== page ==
Powerlace creates "paradigm shifting" auto-lacing shoe

4 pictures

It isn't quite a match for the Nike MAGs from Back to the Future II, but the Powerlace auto-lacing shoe is bang on schedule, and its creators hope it will cause reverberations throughout the shoe industry

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Auto-lacing shoes are here, finally. And pretty well right on schedule. Thirty years after Back to the Future II sold the world on the concept in a fictional 2015, a startup called Powerlace in St Hubert, Canada has created a shoe that's claimed will pave the way for a paradigm shift in the shoe industry. The company's system uses a pressure plate in the heel to tighten shoes and a level at the lower rear end to release them, with an adjustment puller near the tongue.

"I always hated to tie my shoes," Powerlace co-founder Frederick Labbé tells Gizmag. He thought there had to be a better, more efficient way to do it, and seven years ago started tinkering with ideas. Two years ago he met his Powerlace business partners, and they've since been working full time on the project together.

"We had to study the traditional [methods] of shoe manufacturing and find a way to implement our technology in the process," he says.

They went through dozens of prototypes, starting with existing shoes that they modified and then later building their own from scratch. "The most important thing for us was to have a simple and effective system," Labbé says. "We did not want batteries, motors, or any unnecessary weight."

Eventually the developers settled on the current system, which uses highly-resistant cables to hold your foot in the shoe. Inserting your foot triggers the mechanism, which locks into place at a tension level set by a pull tab on the outside upper section. The tension in the laces can be adjusted separately, too, by moving the lace lock.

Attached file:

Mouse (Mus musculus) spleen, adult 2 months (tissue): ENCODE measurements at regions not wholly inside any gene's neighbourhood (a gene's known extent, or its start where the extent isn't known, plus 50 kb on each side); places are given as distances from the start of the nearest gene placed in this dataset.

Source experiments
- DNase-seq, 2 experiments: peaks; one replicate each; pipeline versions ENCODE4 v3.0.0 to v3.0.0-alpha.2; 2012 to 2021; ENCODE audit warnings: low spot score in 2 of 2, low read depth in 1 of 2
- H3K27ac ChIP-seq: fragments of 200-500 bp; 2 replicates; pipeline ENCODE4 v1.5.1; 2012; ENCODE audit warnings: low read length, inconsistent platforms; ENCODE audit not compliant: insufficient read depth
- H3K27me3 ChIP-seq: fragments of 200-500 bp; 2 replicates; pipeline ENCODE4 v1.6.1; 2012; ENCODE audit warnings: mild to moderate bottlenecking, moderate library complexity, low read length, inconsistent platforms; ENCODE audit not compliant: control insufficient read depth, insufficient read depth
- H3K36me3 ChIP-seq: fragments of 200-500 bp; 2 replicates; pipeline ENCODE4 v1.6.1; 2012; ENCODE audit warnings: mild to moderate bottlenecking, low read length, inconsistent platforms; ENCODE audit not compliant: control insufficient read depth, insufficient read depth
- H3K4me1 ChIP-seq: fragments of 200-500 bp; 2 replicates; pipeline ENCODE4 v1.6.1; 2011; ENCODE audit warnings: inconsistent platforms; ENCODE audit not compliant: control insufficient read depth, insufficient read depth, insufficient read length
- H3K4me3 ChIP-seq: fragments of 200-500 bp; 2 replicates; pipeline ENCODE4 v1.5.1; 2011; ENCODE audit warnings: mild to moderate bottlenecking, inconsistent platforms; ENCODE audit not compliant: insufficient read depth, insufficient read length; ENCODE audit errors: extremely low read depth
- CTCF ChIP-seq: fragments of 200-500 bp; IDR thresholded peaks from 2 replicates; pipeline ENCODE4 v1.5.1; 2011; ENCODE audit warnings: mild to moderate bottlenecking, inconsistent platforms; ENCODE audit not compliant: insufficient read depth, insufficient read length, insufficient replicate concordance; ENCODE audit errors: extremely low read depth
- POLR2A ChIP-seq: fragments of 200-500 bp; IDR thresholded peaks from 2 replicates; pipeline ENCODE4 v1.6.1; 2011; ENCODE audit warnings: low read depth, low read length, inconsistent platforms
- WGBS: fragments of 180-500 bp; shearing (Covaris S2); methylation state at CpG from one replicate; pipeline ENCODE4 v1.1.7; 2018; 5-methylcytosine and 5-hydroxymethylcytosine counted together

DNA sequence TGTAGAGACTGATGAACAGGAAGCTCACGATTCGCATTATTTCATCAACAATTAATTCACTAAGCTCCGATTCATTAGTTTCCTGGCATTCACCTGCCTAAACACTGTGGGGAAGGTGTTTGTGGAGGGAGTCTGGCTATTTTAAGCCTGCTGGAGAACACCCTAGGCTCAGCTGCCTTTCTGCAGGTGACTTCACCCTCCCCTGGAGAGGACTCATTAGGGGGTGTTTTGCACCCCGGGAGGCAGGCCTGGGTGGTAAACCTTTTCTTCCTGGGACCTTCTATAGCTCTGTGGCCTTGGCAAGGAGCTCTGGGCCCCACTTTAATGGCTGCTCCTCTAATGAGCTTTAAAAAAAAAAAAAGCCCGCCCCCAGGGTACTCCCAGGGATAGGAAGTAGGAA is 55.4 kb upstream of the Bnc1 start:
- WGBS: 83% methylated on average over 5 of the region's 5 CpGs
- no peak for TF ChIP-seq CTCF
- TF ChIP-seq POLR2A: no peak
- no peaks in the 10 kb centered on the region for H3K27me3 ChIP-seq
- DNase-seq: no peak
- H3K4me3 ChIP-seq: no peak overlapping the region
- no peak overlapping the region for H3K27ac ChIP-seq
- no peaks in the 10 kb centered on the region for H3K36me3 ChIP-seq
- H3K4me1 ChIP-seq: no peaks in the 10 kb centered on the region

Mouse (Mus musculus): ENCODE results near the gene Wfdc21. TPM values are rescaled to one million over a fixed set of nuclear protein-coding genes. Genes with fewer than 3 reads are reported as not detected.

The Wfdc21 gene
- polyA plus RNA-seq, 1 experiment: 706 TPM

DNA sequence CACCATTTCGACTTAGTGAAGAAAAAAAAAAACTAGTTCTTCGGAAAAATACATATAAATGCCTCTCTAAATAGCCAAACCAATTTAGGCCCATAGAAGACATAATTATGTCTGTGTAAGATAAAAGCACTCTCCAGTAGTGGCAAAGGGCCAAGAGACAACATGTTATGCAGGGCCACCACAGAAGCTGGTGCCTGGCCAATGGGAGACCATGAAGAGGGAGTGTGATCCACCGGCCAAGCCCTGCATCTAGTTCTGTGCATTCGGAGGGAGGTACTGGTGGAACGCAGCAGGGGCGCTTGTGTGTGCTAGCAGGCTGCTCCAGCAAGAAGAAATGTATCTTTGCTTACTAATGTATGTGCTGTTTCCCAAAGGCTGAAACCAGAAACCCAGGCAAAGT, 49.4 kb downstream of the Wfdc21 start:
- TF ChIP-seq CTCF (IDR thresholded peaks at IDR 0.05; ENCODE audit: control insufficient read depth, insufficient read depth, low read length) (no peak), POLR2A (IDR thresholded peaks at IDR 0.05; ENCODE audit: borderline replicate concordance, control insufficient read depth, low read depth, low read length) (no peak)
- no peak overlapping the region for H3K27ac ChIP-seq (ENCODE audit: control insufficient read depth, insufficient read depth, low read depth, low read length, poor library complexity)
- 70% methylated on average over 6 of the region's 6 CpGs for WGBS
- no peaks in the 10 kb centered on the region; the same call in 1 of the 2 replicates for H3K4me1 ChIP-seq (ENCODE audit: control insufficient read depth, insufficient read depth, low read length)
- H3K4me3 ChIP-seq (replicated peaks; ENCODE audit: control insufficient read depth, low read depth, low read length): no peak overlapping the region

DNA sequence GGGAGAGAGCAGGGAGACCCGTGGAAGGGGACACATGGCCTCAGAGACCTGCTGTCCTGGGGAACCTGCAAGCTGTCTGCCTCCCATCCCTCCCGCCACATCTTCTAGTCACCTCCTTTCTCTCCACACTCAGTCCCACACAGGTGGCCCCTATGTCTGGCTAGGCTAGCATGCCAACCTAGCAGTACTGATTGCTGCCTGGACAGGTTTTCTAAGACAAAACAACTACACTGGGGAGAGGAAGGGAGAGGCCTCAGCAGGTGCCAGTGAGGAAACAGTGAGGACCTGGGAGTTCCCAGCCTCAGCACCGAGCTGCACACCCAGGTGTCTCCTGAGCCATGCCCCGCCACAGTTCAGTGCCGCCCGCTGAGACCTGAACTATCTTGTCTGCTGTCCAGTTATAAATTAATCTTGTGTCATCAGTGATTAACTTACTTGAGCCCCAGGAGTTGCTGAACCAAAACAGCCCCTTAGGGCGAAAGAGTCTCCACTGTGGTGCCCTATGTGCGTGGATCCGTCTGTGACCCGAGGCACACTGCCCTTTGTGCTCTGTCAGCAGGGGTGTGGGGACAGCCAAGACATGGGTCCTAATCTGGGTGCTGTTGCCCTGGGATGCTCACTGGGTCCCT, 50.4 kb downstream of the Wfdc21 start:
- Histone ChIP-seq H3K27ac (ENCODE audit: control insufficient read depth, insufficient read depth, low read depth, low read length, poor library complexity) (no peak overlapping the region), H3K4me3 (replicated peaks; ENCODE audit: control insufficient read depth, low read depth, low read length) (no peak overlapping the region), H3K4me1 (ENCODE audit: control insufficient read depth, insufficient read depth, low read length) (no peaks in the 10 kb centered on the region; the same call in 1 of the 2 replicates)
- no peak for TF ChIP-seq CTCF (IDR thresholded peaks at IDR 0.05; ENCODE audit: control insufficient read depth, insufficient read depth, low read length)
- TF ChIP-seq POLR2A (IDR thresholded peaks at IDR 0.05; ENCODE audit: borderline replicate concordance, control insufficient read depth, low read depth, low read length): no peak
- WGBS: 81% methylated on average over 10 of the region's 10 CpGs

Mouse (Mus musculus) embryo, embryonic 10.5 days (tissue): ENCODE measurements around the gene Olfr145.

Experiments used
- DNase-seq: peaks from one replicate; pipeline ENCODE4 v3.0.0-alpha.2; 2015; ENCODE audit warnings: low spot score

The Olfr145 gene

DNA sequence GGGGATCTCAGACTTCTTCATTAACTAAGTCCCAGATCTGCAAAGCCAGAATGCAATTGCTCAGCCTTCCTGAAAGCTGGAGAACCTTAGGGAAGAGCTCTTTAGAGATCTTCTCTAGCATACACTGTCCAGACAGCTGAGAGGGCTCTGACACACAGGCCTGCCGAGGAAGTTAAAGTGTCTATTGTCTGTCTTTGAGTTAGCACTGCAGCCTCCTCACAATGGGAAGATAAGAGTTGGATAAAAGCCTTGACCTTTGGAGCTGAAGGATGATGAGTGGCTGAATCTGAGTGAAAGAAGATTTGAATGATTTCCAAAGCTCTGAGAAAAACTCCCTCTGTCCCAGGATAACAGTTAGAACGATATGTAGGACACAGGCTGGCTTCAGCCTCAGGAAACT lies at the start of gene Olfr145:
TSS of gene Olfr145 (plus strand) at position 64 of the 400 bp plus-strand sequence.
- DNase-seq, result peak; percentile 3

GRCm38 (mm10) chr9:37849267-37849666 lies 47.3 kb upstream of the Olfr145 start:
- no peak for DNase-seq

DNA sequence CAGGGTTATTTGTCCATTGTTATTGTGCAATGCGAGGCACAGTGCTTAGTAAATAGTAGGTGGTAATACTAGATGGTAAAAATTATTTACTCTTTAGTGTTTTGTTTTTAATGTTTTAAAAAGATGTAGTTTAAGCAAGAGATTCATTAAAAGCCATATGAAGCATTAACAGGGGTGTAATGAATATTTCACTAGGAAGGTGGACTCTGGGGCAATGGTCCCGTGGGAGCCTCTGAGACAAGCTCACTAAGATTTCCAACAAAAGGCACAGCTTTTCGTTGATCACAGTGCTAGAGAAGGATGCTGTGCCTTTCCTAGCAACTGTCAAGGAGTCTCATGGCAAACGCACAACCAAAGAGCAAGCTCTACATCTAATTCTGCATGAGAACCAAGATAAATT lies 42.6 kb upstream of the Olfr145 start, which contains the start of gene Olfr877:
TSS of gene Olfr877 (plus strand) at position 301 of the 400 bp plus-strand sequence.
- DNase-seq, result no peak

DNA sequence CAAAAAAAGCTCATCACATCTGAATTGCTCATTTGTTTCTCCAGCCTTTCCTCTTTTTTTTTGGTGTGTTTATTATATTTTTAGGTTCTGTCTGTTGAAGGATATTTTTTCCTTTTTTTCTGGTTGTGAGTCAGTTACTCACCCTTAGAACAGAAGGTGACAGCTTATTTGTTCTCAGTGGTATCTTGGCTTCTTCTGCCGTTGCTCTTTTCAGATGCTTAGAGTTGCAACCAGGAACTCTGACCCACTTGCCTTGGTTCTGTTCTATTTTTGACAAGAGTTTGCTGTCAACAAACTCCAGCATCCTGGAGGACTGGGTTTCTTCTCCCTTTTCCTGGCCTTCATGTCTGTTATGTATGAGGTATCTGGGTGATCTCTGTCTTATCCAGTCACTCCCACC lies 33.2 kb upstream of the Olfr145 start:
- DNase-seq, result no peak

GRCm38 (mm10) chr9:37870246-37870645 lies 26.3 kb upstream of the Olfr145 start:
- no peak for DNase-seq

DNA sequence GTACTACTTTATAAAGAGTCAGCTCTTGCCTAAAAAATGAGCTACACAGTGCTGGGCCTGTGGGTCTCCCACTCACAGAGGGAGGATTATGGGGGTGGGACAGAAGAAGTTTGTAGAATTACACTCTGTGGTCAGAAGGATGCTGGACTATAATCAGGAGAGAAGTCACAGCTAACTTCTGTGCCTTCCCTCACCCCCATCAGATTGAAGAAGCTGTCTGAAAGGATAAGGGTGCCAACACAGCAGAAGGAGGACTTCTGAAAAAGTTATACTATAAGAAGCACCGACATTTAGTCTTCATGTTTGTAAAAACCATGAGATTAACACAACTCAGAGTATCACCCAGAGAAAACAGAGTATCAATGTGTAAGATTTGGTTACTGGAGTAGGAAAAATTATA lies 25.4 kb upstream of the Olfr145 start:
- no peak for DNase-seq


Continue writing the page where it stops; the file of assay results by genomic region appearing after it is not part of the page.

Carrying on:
A thermo polyurethane sole serves as support for the mechanism as well as anchor for the lever that unlocks the mechanism, while the tongue opens right out once pressure is released from the laces.

The team has tested the system up to 200,000 lacing cycles, which if it stands up to real-world use would mean the mechanism could operate without a hitch for 68 years if used four times a day – surely much longer than the rest of the shoe would last (I know I'm lucky if I can get two years daily use out of my shoes before they fall apart).

Powerlace is running a 60-day Kickstarter campaign to fund a production run of a men's running shoe design, with US sizes ranging from 8-12 and four colors (orange, blue, green, gray) available. If successful, the shoes are expected to be ready by May 2015. Early bird pledges of CAD 175 will net you one pair of shoes, with the normal price at CAD 195.

Women and children's sizes and alternative designs are on the cards for the future, but Labbé says the team first wants to get this men's model off the ground.

We should note that these are not true "power laces" as envisioned by Back to the Future II when Marty McFly puts on shoes that automatically fit to his feet. But it's the closest you'll get for now – at least until Nike makes good on designer Tinker Hatfield's statement in February that power laces would indeed hit next year.

Check out the Kickstarter pitch video below to see the Powerlace shoe in action.

View gallery - 4 images

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